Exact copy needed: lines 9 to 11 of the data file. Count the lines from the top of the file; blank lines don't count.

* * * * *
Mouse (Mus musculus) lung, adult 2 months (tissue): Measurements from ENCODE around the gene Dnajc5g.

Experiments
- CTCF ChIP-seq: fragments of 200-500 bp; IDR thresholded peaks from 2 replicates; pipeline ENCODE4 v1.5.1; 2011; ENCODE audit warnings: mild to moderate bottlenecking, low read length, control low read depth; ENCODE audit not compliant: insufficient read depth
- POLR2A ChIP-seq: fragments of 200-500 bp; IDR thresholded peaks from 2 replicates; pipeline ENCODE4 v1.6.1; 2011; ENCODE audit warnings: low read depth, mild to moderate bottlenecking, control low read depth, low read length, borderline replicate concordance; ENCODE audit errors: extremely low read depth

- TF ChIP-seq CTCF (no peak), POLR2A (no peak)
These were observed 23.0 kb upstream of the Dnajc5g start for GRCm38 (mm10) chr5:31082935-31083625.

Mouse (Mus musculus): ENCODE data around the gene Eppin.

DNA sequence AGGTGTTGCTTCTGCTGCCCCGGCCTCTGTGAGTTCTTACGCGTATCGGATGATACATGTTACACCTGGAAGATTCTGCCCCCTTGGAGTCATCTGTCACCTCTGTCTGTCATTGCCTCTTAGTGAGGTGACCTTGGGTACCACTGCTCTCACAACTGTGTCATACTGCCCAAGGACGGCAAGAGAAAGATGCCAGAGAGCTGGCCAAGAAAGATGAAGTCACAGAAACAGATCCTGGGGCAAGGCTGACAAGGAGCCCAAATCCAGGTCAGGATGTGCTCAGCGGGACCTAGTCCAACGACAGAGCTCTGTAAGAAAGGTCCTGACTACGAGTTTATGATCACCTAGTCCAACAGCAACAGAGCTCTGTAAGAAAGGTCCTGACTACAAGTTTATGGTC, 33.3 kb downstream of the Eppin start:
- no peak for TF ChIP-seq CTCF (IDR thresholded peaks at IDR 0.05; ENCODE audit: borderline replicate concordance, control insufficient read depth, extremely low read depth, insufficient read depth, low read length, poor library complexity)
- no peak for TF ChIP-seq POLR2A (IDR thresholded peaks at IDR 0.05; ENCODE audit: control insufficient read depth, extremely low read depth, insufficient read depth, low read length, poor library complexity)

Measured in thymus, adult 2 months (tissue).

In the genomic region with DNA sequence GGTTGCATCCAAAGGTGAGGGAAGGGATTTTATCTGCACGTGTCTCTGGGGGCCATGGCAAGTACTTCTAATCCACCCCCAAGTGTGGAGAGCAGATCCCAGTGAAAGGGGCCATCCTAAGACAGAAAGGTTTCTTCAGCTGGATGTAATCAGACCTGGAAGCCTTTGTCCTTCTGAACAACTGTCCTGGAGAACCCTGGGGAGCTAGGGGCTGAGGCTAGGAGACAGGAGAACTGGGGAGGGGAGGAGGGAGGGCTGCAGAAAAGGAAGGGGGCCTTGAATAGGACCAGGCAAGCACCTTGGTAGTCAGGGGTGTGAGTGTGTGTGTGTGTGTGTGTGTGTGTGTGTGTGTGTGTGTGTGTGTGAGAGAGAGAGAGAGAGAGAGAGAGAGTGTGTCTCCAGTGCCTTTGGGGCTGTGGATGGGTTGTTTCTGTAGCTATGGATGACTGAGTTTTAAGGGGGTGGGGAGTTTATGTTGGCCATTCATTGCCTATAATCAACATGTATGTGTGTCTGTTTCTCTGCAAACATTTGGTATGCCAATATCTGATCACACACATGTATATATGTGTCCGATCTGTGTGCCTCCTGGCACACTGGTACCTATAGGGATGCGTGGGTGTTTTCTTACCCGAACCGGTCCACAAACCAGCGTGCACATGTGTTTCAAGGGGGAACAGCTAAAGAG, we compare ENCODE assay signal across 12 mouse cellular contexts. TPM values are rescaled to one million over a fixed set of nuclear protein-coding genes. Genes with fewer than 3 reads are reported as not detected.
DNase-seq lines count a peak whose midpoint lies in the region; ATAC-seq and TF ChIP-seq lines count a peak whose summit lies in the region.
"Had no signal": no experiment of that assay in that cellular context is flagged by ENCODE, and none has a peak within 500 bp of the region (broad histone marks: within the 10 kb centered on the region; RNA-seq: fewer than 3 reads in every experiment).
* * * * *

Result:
- no peak for TF ChIP-seq CTCF (IDR thresholded peaks at IDR 0.05; ENCODE audit: borderline replicate concordance, control insufficient read depth, extremely low read depth, insufficient read depth, low read length, poor library complexity)
- no peak for TF ChIP-seq POLR2A (IDR thresholded peaks at IDR 0.05; ENCODE audit: control insufficient read depth, extremely low read depth, insufficient read depth, low read length, poor library complexity)

Measured in thymus, adult 2 months (tissue).